Director/Screenplay – Thom Eberhardt, Producers – Wayne Crawford & Andrew Lane, Photography – Arthur Albert, Music – David Richard Campbell, Visual Effects Supervisor – Ted Rae, Visual Effects Design/Production Design – John Muto, Special Effects – Court Wizard, Makeup Effects – David B. Miller. Production Company – Thomas Coleman-Michael Rosenblatt/Film Development Fund
Catherine Mary Stewart (Regina Belmont), Kelli Maroney (Samantha Belmont), Robert Beltran (Hector Goodman), Mary Woronov (Audrey), Geoffrey Lewis (Dr Carter)
A comet on a 65 million year orbit is returning to Earth – the last time it came coincided with the death of the dinosaurs. People worldwide hold comet parties. Teenager Regina Belmont spends the night in a metal-lined cinema projection booth with her boyfriend. When she emerges, she finds Los Angeles deserted and only small piles of dust where people’s clothes previously were. Others have been turned into zombies. Regina’s younger sister Samantha has also survived, having hidden in a metal-lined shed. The two regard the end of civilisation as the opportunity for unlimited partying. However, they are pursued by a group of scientists who want their unpolluted blood to stop themselves from being zombified.
Director Thom Eberhardt clearly conceived Night of the Comet as an affectionate homage to the B post-holocaust films of the 1950s. (Night of the Comet has evidently been made by a genre fan – who else would stock a film with characters rhapsodising about the joys of having a mint condition print of It Came from Outer Space (1953) – and in 3D too!!!). Night of the Comet emerges as akin to imagining The Day of the Triffids (1962) with a good swagger of Night of the Living Dead (1968) thrown in and all filtered through the hipness of a Valley Girl film.
There is a sense of witty humour to the film – like the image of Catherine Mary Stewart stopping on her motorcycle in an entirely deserted city to wait for the lights to change or how the end of the world becomes a perfect opportunity for the two girls to go shopping. Kelli Maroney is rather amusing playing a vacant-headed, bubblegum-blonde with an attention span of about three seconds, although Catherine Mary Stewart as her older sister plays too straight-faced.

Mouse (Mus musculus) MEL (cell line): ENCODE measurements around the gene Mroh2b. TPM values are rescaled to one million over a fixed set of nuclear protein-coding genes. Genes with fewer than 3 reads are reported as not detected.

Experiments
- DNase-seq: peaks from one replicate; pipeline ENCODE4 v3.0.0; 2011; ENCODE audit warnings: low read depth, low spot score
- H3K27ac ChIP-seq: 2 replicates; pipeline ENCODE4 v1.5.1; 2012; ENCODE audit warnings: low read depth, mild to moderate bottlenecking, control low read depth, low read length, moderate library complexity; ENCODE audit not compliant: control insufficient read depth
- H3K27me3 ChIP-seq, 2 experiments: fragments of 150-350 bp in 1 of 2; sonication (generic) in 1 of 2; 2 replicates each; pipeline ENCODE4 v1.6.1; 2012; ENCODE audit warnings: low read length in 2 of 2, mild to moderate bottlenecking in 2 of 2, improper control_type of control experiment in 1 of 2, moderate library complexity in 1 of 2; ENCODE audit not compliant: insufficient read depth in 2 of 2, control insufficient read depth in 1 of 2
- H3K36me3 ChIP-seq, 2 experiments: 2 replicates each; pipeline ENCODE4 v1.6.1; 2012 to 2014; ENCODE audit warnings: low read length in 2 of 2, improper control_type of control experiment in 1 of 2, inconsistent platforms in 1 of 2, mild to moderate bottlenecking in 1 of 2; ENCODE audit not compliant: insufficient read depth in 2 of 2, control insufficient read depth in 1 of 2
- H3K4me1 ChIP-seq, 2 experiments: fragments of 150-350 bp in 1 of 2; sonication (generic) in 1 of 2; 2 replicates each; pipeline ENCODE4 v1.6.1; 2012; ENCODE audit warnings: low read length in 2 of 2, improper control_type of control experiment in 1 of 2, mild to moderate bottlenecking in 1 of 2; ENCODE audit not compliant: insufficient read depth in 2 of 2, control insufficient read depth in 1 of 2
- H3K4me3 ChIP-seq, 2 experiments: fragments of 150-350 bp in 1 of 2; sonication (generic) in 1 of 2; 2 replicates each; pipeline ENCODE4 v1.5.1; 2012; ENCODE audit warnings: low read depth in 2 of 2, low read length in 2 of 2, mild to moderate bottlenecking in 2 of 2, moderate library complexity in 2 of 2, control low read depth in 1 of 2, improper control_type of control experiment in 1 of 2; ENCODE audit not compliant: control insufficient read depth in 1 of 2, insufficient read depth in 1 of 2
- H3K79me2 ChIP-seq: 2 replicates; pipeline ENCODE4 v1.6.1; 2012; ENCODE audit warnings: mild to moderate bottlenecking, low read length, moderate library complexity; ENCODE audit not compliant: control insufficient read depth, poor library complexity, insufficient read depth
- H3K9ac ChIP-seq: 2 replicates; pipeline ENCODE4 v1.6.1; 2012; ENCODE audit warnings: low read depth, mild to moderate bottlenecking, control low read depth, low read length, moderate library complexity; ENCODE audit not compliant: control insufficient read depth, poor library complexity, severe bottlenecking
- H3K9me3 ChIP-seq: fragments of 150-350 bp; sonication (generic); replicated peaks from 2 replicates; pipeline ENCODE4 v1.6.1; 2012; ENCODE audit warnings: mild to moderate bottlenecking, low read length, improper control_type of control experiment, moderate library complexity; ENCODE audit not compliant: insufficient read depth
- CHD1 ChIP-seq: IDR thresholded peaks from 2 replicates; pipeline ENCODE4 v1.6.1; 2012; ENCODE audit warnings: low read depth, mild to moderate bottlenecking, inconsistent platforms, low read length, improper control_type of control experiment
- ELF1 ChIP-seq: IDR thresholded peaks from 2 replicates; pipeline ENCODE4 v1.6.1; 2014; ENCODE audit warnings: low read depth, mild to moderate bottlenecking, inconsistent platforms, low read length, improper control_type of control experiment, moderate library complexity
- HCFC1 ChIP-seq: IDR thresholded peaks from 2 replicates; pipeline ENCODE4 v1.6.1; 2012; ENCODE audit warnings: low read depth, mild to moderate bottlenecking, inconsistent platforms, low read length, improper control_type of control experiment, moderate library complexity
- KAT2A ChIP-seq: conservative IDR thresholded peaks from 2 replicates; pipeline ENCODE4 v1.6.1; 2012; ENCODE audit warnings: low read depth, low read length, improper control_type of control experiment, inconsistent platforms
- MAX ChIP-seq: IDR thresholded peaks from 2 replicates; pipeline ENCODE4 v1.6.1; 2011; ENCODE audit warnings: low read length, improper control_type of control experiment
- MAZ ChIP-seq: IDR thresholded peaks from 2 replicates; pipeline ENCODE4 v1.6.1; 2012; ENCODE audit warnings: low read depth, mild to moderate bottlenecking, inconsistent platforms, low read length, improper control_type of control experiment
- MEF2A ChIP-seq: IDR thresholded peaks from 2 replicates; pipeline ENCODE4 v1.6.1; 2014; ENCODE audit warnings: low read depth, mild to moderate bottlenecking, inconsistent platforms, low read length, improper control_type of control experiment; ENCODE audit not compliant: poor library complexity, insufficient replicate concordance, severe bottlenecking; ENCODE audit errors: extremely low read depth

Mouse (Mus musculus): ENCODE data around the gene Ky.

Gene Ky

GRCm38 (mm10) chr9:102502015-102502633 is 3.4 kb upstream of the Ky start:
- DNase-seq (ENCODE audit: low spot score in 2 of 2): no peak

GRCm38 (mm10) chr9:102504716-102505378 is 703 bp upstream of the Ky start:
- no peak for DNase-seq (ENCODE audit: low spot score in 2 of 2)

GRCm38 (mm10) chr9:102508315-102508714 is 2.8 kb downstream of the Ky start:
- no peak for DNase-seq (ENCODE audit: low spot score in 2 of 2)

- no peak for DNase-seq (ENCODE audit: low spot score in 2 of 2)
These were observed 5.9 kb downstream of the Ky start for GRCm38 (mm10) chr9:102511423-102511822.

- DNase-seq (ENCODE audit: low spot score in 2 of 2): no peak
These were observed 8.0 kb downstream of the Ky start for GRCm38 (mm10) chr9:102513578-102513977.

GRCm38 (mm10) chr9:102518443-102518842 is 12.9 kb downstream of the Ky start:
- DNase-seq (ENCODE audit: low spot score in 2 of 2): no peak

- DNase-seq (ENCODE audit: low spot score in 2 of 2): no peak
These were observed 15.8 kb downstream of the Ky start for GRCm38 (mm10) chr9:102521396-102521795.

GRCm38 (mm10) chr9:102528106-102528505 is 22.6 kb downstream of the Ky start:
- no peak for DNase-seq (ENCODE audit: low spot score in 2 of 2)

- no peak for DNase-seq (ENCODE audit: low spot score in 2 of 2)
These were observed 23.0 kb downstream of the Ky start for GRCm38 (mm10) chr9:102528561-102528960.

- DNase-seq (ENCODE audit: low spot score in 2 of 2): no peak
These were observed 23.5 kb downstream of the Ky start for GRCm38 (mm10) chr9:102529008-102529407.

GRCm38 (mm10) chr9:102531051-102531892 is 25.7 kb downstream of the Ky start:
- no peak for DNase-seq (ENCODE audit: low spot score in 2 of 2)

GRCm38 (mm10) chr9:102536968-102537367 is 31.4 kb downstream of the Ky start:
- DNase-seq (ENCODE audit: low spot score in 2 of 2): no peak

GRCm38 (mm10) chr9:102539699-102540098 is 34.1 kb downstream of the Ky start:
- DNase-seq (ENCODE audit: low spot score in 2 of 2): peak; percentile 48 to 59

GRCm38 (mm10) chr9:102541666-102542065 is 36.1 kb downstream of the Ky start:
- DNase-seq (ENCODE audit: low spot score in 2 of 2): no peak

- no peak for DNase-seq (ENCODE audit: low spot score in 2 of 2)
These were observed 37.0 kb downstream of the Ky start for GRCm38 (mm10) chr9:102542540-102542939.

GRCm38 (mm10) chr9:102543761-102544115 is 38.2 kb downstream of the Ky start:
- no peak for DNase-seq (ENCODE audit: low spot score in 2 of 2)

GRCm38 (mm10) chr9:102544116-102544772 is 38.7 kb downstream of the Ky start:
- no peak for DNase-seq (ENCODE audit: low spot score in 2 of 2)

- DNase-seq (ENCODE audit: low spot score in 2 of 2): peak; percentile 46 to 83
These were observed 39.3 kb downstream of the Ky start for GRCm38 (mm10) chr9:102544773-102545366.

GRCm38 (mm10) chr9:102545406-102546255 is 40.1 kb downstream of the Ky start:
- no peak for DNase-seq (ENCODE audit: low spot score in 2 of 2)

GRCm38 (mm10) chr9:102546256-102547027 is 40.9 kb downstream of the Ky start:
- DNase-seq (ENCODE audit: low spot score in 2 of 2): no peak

Unfortunately, this is an idea that is too thin to stretch the length of the film. Thom Eberhardt clearly does not have the budget at his disposal to create a complete vision of the holocaust and it is only represented by cheap lighting effects and optical tinting. The cheesy zombies never get to do a whole lot – two dream sequences inserted for shock value only reinforce the lack of purpose or threat the zombies have in the film. It never seems to occur much to Eberhardt to go for broke in George Romero territory and the pit the zombies against the survivors in a siege situation. Similarly, the medical vampirism plot that takes over the second half of the film is poorly developed and pans out in an uninteresting shoot–’em-up.
Night of the Comet was a modest critical hit. Director Thom Eberhardt had previously made the muddled deathdream film Sole Survivor (1983) and went onto the witty Sherlock Holmes spoof Without a Clue (1988), Captain Ron (1992) and the horror film Naked Fear (2007). Eberhardt also wrote the screenplay for Honey, I Blew Up the Kid (1992) and then disappeared into tv land where he has made several other light fantasy tv movies – Twice Upon a Time (1998), Ratz (2000) and I Was a Teenage Faust (2001).